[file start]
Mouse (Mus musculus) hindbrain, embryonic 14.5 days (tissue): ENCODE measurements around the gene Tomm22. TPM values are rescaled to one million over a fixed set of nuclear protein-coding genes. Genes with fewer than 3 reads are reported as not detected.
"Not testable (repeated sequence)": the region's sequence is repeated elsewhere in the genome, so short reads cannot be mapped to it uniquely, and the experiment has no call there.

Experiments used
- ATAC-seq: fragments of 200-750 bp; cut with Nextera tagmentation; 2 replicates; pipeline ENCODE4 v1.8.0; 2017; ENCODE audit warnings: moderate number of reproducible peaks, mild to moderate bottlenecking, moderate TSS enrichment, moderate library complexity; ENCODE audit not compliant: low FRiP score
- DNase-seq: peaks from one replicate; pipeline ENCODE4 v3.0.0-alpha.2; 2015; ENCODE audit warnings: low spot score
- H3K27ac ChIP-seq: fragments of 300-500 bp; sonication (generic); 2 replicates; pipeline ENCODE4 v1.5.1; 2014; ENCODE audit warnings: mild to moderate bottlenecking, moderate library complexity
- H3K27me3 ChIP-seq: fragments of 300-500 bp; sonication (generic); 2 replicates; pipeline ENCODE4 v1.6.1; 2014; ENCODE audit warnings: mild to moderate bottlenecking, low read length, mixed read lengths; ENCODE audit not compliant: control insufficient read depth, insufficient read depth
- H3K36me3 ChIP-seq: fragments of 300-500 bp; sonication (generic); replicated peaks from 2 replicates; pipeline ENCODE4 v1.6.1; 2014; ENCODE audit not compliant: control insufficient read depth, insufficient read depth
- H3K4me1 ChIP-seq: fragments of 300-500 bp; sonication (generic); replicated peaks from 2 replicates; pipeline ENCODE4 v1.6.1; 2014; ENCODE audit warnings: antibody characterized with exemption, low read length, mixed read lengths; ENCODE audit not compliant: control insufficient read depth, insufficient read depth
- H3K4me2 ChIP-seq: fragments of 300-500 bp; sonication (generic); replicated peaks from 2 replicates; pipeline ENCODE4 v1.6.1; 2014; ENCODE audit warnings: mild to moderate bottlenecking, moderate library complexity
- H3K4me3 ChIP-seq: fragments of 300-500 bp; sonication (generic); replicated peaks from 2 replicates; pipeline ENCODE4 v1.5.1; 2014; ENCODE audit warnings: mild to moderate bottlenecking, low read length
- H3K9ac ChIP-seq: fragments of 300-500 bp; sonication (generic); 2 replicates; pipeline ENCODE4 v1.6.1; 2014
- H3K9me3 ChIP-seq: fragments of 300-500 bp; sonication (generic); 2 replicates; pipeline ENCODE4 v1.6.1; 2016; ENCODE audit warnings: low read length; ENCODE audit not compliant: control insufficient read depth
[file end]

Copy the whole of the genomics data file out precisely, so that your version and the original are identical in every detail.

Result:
Mouse (Mus musculus) hindbrain, embryonic 14.5 days (tissue): ENCODE measurements around the gene Tomm22. TPM values are rescaled to one million over a fixed set of nuclear protein-coding genes. Genes with fewer than 3 reads are reported as not detected.
"Not testable (repeated sequence)": the region's sequence is repeated elsewhere in the genome, so short reads cannot be mapped to it uniquely, and the experiment has no call there.

Experiments used
- ATAC-seq: fragments of 200-750 bp; cut with Nextera tagmentation; 2 replicates; pipeline ENCODE4 v1.8.0; 2017; ENCODE audit warnings: moderate number of reproducible peaks, mild to moderate bottlenecking, moderate TSS enrichment, moderate library complexity; ENCODE audit not compliant: low FRiP score
- DNase-seq: peaks from one replicate; pipeline ENCODE4 v3.0.0-alpha.2; 2015; ENCODE audit warnings: low spot score
- H3K27ac ChIP-seq: fragments of 300-500 bp; sonication (generic); 2 replicates; pipeline ENCODE4 v1.5.1; 2014; ENCODE audit warnings: mild to moderate bottlenecking, moderate library complexity
- H3K27me3 ChIP-seq: fragments of 300-500 bp; sonication (generic); 2 replicates; pipeline ENCODE4 v1.6.1; 2014; ENCODE audit warnings: mild to moderate bottlenecking, low read length, mixed read lengths; ENCODE audit not compliant: control insufficient read depth, insufficient read depth
- H3K36me3 ChIP-seq: fragments of 300-500 bp; sonication (generic); replicated peaks from 2 replicates; pipeline ENCODE4 v1.6.1; 2014; ENCODE audit not compliant: control insufficient read depth, insufficient read depth
- H3K4me1 ChIP-seq: fragments of 300-500 bp; sonication (generic); replicated peaks from 2 replicates; pipeline ENCODE4 v1.6.1; 2014; ENCODE audit warnings: antibody characterized with exemption, low read length, mixed read lengths; ENCODE audit not compliant: control insufficient read depth, insufficient read depth
- H3K4me2 ChIP-seq: fragments of 300-500 bp; sonication (generic); replicated peaks from 2 replicates; pipeline ENCODE4 v1.6.1; 2014; ENCODE audit warnings: mild to moderate bottlenecking, moderate library complexity
- H3K4me3 ChIP-seq: fragments of 300-500 bp; sonication (generic); replicated peaks from 2 replicates; pipeline ENCODE4 v1.5.1; 2014; ENCODE audit warnings: mild to moderate bottlenecking, low read length
- H3K9ac ChIP-seq: fragments of 300-500 bp; sonication (generic); 2 replicates; pipeline ENCODE4 v1.6.1; 2014
- H3K9me3 ChIP-seq: fragments of 300-500 bp; sonication (generic); 2 replicates; pipeline ENCODE4 v1.6.1; 2016; ENCODE audit warnings: low read length; ENCODE audit not compliant: control insufficient read depth